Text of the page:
Waiting for the next Internet Browser Revolution

When we log onto our computer these days there is pretty much only one place we want to go,where we want to be, on the internet.  When we are in the internet there is really only one application that matters, our browser.  After years of being an Internet Explorer only kind of guy I decided it was time to branch out. At my current place of employment I have loaded all 4 browsers on my Dell Laptop and I even bought an iPhone. As I have played around with them it strikes me that not any one (Safari, Firefox, Internet Explorer or Chrome) really “wows” me in any meaningful way.  But a few interesting habits have come to light.  On my laptop I spend most of my time in Firefox and Chrome, not sure why but it just seems to be comfortable to me.  In the world of mobility I am pretty much forced via my iPhone to be a Safari user and it does what I need so I am not upset, I frankly could care less..

I could go through a review of each browser but at the end of the day that would be, in my view, a pointless effort.  There are enough reviews out there and I cannot really add any value by doing one. Each has certain things that are nice and each claims to load pages faster.  The latter being something I could not verify from an end-user perspective.  they all seem about the same to me.  Chrome and Firefox have sites where you can get plug-ins for the browser, but so far the one’s I have seen are in the “geek world”.  Nothing very sexy or appealing about them, I may be proved wrong, but I am just saying..

Right now the browser has become the application of choice for nearly everything we do with a computer.  For the average home users it’s where we stay connected with friends, get our email, real-time news updates, do online shopping, and now we are starting to use if for word processing and online spreadsheets.  In corporate America  every internal corporate application is browser-based.  With the browser being so ubiquitous in our day-to-day lives it raises the question of what next?  What more can it do?  I think there are several areas that we will see these changes take place,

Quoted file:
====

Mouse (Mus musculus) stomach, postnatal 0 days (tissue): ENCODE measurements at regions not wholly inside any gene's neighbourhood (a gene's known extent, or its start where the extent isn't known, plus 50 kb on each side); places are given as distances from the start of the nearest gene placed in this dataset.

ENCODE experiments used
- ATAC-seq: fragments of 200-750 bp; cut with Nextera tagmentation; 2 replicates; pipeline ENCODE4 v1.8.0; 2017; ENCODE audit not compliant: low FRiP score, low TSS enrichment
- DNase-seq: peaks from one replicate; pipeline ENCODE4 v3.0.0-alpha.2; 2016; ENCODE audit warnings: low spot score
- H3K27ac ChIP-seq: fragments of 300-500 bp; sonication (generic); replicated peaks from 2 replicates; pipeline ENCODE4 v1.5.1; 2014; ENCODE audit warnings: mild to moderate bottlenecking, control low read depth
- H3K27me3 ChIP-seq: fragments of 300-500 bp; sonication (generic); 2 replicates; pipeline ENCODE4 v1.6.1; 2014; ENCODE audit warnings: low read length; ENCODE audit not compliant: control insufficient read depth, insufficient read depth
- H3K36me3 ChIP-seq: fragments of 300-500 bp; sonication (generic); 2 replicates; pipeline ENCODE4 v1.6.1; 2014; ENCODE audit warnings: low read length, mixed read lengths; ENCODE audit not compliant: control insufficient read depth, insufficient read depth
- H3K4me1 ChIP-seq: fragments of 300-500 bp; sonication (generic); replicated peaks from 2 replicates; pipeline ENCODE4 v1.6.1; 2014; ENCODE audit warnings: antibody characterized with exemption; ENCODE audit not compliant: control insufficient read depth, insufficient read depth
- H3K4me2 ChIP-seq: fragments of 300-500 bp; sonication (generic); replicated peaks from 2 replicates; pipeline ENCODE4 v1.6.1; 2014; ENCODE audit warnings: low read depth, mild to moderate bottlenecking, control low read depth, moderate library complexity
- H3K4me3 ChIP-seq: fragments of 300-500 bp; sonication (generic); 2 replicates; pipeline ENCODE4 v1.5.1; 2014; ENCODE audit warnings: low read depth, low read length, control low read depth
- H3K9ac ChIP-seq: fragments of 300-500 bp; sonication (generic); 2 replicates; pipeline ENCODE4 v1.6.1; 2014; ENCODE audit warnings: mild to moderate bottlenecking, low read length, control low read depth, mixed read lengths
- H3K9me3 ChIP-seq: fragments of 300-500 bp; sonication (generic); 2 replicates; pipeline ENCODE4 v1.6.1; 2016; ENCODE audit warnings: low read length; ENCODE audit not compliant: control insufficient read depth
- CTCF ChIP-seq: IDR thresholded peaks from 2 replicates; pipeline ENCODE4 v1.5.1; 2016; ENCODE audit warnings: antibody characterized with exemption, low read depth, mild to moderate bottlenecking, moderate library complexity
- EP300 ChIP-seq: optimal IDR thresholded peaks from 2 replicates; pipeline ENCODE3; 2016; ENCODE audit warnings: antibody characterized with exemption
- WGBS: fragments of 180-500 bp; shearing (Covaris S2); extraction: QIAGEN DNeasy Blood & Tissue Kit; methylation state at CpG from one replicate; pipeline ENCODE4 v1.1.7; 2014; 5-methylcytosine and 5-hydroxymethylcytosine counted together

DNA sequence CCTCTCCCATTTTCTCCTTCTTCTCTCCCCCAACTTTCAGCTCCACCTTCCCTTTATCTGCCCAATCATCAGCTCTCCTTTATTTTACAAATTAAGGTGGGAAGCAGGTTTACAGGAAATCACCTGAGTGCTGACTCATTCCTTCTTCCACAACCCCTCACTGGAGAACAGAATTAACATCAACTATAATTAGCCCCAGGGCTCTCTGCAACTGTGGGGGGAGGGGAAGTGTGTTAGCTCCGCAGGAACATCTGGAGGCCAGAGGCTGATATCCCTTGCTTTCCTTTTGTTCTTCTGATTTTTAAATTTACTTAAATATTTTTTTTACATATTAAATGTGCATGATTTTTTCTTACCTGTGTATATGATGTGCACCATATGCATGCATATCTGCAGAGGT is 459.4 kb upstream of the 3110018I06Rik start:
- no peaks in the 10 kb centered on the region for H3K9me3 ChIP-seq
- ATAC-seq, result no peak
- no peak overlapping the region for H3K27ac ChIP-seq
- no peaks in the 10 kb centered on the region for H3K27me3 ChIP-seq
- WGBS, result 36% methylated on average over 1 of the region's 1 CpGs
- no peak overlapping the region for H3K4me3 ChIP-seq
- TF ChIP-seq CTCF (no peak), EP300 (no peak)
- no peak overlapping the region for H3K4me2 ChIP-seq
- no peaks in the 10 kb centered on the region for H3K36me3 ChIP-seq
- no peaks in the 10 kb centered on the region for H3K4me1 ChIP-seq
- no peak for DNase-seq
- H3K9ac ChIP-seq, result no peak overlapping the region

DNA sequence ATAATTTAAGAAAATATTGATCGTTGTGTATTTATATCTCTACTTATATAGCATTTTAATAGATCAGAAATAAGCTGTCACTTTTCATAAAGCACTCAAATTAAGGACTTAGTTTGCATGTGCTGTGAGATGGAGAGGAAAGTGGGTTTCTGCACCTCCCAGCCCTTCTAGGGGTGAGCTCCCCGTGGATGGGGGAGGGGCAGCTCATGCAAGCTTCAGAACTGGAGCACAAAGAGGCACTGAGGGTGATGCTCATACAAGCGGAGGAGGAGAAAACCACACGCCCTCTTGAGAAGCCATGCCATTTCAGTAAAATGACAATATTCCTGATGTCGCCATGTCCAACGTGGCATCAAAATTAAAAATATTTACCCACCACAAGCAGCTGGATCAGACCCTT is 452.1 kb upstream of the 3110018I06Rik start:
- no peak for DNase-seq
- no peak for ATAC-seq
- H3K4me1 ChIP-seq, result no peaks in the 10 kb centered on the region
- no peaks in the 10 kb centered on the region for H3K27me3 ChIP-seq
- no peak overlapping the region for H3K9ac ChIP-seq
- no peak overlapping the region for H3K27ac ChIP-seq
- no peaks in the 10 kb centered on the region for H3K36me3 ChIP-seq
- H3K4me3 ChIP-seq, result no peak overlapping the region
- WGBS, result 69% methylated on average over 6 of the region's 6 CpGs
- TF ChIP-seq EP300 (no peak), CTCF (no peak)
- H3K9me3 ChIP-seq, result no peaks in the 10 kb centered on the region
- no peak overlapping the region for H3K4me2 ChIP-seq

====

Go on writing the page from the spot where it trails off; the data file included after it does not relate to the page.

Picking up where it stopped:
One of the hot topics is video.  By some estimates in 3-5 years 90% of internet traffic will be video, both on demand and streaming live events.  It;s not that far-fetched, when you look at popular content coming YouTube and Netflix it seems rather obvious.  The ability to have the entertainment when we want and how we want is pretty compelling and been sort of holy grail for years.  Of course it’s not quite that easy.  One of the big discussion in technology and what seems to be certain is the standard to play video will move to the browser based on the next specification for HTML; HTML5.  Today most video content is Adobe Flash based.  People in the industry make a big deal about open (HTML5) versus closed (Flash).  It’s a nice debate but at the end of the day what is ever the easiest for the average consumer will win out, because Joe average does not give a rip about versus open or closed and they should not have to.  In my opinion the biggest impact this will have is how we interact with our television or don’t interact.

Another change being driven primarily by Google is the browser as platform.  To the non-techies what this means in short is when I create an application I do not need to write it so that it run son Windows, but to the “cloud’ to use a popular current term.  In concrete terms in may mean you will by a personal computer that runs Chrome as the operating system.  Or maybe to quote Marc Andreeson, “Windows will just be a buggy set of device drivers”.  This is happening and is very real.  Over 75% of applications that are developed today are web-based applications.  Can  it be constrained to one browser?  Probably not, we will not see a Windows domination in the browser.  History is against that happening, but those that do not try will become history.

Finally the tablet  growth is driving significant changes in browser market share.  With an Android you are obviously getting Chrome as the browser of choice.  Likewise with a iPad you will be using Safari.  My view is with either and with not any huge difference between browsers there is not going to be a huge incentive to move to another browser.  The tablet to me is really about freedom to be where you want and freedom from your keyboard and desk.  I mean the last point in the physical sense.  If I can make my workplace where I am the most comfortable if that fits into my daily personal life, that is what freedom from technology is.  The point is with technology as much as it has liberated us it has constrained us and we get caught up in work and though we think we are being more productive, we are working longer and are less fulfilled in life.

In the end we may be blessed with a truly competitive browser environment where each iteration provides something very compelling.  With the growth in video content that possibility exists.  Mobility will take us to life scenarios yet to be imagined.  There will be downsides.  In Paul Theroux’s travel book through Africa “Dark Star Safari”  he started by saying he wanted to take a journey where there is no email, no cell phones he just wanted to be disconnected.  With the great promise of the future, the ability to browse wherever and whenever that desire will be very hard to achieve.  But the browser will be central to all those dreams and horrors for better or for worse.

Good Night and Good Luck,

Hans Henrik Hoffmann February 13, 2011